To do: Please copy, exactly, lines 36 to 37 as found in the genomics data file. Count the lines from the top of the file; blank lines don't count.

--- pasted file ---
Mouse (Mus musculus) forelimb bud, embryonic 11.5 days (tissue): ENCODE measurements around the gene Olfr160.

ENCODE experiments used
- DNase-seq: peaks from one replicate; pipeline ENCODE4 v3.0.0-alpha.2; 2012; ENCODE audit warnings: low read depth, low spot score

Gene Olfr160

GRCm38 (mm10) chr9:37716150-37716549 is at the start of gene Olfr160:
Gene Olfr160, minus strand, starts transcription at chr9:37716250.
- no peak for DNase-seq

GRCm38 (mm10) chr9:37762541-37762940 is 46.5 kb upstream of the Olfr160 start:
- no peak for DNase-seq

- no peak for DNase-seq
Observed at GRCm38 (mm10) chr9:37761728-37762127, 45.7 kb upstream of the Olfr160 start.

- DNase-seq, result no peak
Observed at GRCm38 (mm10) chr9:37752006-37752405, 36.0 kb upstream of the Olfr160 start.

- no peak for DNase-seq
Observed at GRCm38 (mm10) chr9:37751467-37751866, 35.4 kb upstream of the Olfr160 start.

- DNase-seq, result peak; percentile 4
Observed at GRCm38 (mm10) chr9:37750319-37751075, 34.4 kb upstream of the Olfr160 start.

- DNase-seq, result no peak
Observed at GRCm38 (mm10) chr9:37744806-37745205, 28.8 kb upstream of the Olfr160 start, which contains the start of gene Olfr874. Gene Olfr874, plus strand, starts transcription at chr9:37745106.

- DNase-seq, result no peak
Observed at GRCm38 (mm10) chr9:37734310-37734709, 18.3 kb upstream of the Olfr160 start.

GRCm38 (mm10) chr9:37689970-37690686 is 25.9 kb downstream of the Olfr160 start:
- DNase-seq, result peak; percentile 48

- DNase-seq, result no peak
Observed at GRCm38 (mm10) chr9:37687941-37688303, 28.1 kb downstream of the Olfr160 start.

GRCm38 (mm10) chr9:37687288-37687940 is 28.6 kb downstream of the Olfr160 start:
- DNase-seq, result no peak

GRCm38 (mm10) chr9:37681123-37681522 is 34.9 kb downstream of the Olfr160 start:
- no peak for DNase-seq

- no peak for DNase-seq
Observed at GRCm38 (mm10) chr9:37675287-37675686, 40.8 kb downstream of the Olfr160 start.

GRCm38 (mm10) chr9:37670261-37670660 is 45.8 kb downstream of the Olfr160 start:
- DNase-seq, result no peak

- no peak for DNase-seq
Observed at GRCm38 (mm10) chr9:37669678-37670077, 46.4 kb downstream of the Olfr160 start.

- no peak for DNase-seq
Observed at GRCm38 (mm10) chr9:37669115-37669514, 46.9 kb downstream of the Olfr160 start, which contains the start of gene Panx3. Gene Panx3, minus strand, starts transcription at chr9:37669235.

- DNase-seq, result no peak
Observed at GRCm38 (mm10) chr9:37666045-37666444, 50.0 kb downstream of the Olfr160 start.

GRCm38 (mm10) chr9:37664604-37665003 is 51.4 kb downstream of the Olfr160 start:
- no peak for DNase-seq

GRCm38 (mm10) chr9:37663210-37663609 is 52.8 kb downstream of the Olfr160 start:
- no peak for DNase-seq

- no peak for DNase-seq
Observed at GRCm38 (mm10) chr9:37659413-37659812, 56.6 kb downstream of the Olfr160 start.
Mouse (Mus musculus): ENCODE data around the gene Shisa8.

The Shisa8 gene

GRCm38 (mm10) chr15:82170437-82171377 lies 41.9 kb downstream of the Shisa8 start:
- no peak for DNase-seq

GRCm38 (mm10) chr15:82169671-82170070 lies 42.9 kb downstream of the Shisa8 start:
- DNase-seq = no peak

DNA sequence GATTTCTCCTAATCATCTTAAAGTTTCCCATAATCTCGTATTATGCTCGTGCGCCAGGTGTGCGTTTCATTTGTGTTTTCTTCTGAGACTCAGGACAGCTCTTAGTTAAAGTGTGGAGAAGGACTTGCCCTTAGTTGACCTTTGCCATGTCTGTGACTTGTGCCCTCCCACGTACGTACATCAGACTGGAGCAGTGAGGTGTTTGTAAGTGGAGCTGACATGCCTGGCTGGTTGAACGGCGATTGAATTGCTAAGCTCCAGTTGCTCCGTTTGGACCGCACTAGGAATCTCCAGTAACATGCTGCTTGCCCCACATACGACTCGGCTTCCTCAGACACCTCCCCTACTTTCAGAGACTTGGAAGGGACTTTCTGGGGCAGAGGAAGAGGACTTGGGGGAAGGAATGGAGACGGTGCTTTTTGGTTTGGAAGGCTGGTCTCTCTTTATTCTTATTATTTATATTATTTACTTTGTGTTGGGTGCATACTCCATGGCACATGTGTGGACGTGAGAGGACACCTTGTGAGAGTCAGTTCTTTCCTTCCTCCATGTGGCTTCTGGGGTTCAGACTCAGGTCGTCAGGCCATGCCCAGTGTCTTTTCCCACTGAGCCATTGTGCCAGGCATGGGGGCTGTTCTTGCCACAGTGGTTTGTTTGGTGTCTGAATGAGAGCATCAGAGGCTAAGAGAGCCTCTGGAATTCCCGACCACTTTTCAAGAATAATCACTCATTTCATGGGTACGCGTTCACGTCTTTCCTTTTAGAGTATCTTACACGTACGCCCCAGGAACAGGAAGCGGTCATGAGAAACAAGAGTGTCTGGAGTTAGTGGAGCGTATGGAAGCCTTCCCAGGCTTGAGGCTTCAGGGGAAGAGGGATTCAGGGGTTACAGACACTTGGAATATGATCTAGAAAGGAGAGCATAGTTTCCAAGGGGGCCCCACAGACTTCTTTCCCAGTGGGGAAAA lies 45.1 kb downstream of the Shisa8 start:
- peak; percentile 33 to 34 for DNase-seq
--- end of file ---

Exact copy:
- no peak for DNase-seq
Observed at GRCm38 (mm10) chr9:37669115-37669514, 46.9 kb downstream of the Olfr160 start, which contains the start of gene Panx3. Gene Panx3, minus strand, starts transcription at chr9:37669235.